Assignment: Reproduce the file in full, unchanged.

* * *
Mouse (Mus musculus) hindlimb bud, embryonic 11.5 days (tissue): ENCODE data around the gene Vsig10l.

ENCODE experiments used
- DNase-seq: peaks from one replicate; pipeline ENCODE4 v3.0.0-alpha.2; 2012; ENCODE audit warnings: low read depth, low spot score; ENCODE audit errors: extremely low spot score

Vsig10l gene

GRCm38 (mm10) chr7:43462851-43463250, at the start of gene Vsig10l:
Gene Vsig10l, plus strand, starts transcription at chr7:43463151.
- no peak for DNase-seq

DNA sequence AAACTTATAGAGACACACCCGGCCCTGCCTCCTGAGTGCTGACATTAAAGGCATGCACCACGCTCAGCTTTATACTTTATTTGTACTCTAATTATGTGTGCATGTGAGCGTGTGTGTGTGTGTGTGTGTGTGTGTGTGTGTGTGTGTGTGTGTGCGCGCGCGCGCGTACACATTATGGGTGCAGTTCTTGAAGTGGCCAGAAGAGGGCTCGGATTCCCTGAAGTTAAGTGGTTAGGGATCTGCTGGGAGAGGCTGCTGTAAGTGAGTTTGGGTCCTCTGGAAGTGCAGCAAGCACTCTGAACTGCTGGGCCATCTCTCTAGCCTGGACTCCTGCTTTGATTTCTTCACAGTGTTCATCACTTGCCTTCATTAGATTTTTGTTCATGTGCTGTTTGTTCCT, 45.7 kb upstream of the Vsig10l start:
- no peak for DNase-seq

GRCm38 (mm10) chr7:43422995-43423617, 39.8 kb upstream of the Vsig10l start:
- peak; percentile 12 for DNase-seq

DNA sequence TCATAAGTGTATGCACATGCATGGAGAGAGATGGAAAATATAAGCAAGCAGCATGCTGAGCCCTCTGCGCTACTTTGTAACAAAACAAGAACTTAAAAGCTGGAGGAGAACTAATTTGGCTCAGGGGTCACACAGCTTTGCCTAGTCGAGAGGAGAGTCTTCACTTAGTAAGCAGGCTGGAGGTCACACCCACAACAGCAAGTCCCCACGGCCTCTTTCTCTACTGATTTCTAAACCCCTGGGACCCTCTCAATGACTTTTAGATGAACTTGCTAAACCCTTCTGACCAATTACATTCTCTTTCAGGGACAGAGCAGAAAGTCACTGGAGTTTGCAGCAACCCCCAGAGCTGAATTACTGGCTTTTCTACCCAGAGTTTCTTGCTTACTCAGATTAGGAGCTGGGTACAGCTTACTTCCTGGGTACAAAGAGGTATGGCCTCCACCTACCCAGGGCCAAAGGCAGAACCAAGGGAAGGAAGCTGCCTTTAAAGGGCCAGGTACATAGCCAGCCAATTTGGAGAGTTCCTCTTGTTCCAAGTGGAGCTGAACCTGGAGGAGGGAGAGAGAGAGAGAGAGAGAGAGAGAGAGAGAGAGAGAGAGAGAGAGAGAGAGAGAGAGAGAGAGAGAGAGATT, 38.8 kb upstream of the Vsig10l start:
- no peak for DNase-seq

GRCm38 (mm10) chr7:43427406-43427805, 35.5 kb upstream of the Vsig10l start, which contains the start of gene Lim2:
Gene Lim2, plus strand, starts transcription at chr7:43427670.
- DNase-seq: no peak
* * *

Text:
Mouse (Mus musculus) hindlimb bud, embryonic 11.5 days (tissue): ENCODE data around the gene Vsig10l.

ENCODE experiments used
- DNase-seq: peaks from one replicate; pipeline ENCODE4 v3.0.0-alpha.2; 2012; ENCODE audit warnings: low read depth, low spot score; ENCODE audit errors: extremely low spot score

Vsig10l gene

GRCm38 (mm10) chr7:43462851-43463250, at the start of gene Vsig10l:
Gene Vsig10l, plus strand, starts transcription at chr7:43463151.
- no peak for DNase-seq

DNA sequence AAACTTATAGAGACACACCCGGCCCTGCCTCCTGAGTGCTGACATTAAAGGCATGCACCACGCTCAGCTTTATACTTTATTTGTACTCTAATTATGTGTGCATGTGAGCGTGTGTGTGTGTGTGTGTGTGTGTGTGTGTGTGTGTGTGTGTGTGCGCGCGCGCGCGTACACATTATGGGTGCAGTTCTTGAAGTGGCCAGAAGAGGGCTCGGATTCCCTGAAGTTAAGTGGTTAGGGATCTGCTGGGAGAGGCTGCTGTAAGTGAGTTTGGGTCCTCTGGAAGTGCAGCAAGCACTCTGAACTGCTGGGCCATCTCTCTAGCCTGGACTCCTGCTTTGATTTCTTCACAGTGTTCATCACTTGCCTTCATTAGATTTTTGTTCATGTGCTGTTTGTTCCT, 45.7 kb upstream of the Vsig10l start:
- no peak for DNase-seq

GRCm38 (mm10) chr7:43422995-43423617, 39.8 kb upstream of the Vsig10l start:
- peak; percentile 12 for DNase-seq

DNA sequence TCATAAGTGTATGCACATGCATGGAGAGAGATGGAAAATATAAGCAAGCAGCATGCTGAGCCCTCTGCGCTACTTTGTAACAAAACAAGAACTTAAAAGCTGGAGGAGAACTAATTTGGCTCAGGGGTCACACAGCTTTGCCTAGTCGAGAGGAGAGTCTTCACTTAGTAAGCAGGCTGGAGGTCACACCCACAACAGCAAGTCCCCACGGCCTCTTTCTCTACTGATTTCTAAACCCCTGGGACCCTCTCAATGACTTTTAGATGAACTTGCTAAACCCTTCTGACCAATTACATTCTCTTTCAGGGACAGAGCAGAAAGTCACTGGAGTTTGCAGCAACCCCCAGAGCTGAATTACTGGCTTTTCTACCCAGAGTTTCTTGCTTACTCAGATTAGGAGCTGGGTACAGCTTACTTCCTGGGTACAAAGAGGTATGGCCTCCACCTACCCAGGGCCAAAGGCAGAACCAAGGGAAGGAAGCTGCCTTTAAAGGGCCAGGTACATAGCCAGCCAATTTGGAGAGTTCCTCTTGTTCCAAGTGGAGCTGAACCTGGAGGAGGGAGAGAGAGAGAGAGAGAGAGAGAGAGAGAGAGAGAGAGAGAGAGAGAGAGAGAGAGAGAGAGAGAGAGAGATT, 38.8 kb upstream of the Vsig10l start:
- no peak for DNase-seq

GRCm38 (mm10) chr7:43427406-43427805, 35.5 kb upstream of the Vsig10l start, which contains the start of gene Lim2:
Gene Lim2, plus strand, starts transcription at chr7:43427670.
- DNase-seq: no peak